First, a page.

Toolbox Needs a Watercolor Artist

In my toolbox I’ve now included a nice free editor, and a very useful blending tool. Today I’ll throw in a watercolor artist. If you also want to carry one around with you, get Waterlogue. I know a number of painters who have seen what you can create with this app and they are really impressed (although they wonder if their days are numbered).

Waterlogue logo

Waterlogue is currently $2.99, but I consider that nothing when I look at the hundreds of images I’ve created with it. I like them all and would say I have a dozen that I truly love.

Painters may be worried about the gorgeous output, but if I could paint – I would paint. No matter what I make digitally I’m still jealous of those that can make it by hand. :)

The praise for the app sums it up.

• “…with Waterlogue, it’s clear that there’s a very thoughtful human touch behind the app’s painterly algorithms.” —WIRED, Mar., 2014
• “…Waterlogue is going to utterly amaze you, as it’s the first app I’ve seen that gives results that really look like a watercolor painting.” —Cult of Mac, Dec., 2013
• “Watercolor apps may not be a new idea, but Waterlogue does it in a gorgeous, intuitive way, and it’s quite a pleasure to use.” —, Dec., 2013
• “Waterlogue App (from Tinrocket) looks awesome!” —Jack Hollingsworth, Photographer, via Twitter @photojack, Dec. 12, 2013
• “It goes beyond typical Photoshop watercolor filters because it has more visual intelligence, and more of the feel of the real paint.” —James Gurney, Artist and Author of Dinotopia,, Dec., 2013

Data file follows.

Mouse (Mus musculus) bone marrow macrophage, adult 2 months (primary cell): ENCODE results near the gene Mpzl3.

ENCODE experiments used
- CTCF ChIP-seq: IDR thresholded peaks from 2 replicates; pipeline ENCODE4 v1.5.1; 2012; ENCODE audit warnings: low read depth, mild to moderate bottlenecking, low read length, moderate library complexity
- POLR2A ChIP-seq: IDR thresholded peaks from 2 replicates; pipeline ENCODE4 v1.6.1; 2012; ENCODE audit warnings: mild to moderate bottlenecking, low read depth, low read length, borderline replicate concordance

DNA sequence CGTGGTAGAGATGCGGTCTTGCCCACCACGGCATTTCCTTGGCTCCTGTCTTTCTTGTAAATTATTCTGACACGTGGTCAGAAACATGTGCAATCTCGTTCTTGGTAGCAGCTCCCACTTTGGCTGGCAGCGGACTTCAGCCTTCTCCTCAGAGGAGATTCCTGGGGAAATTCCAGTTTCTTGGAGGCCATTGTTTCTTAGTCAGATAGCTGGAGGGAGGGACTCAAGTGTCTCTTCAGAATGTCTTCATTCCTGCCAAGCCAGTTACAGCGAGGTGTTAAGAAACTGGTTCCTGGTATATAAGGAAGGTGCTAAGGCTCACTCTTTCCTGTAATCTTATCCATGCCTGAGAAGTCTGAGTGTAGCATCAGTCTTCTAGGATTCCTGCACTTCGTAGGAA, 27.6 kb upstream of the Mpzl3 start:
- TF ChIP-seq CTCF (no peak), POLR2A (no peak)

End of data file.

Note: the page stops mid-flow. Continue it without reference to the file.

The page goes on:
• “Ever since digital imagery came into its own over 20 years ago, there have been attempts to mimic traditional media. Where others have failed, Waterlogue nails it.” —, Dec., 2013

To learn more about the app you can visit the Waterlogue App Homepage. You can see some of the gorgeous images others are creating on the Waterlogue Flickr Group.

Download link: Waterlogue

Deteriorating dreams
Deteriorating dreams, by R. Pfaff. Created with Waterlogue.

One Way Sunflowers

One Way Sunflowers, by R. Pfaff. Created with Waterlogue.

Image Blender: Great App for the Toolbox

imageblender logoI’ve mentioned Image Blender a few times over the past few years and whenever I need to blend some images it is always the app I pull out from my toolbox. It’s simple enough and the name says it all – it blends images. From the description:

A simplistic and creative app for combining images with masks and different blend modes on your iPhone and iPad.

While the use and basic idea is very simple, there’s almost an endless list of things you can do with it. Some things worth highlighting are: